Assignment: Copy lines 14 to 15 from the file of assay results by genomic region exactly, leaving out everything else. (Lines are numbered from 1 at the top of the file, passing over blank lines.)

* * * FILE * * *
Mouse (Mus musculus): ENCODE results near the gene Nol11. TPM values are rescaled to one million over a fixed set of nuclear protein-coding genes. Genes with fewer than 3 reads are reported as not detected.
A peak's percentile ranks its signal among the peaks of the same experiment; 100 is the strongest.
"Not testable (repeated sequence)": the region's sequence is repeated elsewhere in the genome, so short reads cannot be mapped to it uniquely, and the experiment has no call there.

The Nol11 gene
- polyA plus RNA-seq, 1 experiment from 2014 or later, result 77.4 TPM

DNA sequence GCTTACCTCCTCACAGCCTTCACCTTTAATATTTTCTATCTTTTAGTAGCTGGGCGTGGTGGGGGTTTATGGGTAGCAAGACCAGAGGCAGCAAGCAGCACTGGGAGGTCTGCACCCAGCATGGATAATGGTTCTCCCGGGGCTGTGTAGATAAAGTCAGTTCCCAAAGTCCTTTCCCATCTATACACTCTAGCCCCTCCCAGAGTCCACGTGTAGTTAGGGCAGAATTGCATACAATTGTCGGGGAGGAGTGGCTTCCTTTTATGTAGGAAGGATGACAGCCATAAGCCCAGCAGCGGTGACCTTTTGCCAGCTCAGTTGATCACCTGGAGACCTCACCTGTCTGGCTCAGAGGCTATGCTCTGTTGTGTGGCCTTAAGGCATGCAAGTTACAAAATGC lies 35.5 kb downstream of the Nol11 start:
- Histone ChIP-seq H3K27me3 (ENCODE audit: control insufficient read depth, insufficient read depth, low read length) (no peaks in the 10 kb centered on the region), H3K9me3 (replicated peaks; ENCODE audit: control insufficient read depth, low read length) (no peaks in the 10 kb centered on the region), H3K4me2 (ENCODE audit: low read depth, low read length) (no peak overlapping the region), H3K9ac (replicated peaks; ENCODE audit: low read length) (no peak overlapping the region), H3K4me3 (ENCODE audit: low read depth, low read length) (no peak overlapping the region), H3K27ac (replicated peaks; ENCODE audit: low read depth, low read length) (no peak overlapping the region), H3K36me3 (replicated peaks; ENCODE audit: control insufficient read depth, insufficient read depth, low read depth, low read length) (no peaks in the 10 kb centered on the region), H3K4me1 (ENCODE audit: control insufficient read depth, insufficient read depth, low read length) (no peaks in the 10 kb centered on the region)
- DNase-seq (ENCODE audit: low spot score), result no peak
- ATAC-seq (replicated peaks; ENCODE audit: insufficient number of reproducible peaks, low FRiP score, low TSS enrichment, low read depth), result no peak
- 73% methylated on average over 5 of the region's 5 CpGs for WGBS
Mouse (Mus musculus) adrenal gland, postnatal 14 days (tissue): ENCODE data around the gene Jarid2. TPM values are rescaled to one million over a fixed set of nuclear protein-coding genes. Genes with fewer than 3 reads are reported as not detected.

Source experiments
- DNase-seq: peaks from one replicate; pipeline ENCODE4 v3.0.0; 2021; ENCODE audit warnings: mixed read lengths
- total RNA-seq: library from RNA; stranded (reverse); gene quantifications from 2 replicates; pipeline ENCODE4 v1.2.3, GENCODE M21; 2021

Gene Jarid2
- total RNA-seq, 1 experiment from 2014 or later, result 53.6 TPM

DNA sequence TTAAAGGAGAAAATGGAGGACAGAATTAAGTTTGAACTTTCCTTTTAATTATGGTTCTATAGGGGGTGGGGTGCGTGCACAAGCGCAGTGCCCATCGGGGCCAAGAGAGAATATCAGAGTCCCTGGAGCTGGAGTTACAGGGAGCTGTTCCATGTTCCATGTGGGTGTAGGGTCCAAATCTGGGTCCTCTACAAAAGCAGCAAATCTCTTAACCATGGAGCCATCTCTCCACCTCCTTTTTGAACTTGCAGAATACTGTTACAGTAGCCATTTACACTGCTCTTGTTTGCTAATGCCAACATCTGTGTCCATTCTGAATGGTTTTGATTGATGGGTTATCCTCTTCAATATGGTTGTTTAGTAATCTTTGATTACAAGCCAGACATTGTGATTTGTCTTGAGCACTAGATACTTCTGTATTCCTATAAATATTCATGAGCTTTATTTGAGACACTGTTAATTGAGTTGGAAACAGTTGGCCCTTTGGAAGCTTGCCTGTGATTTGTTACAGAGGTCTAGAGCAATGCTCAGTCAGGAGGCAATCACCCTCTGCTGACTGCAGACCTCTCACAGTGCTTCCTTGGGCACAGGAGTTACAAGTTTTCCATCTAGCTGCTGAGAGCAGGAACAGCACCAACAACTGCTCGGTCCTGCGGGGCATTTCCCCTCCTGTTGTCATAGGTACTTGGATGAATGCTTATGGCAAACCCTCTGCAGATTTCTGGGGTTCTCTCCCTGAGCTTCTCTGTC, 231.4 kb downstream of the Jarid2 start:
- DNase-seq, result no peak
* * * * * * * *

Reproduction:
- total RNA-seq: library from RNA; stranded (reverse); gene quantifications from 2 replicates; pipeline ENCODE4 v1.2.3, GENCODE M21; 2021

Gene Jarid2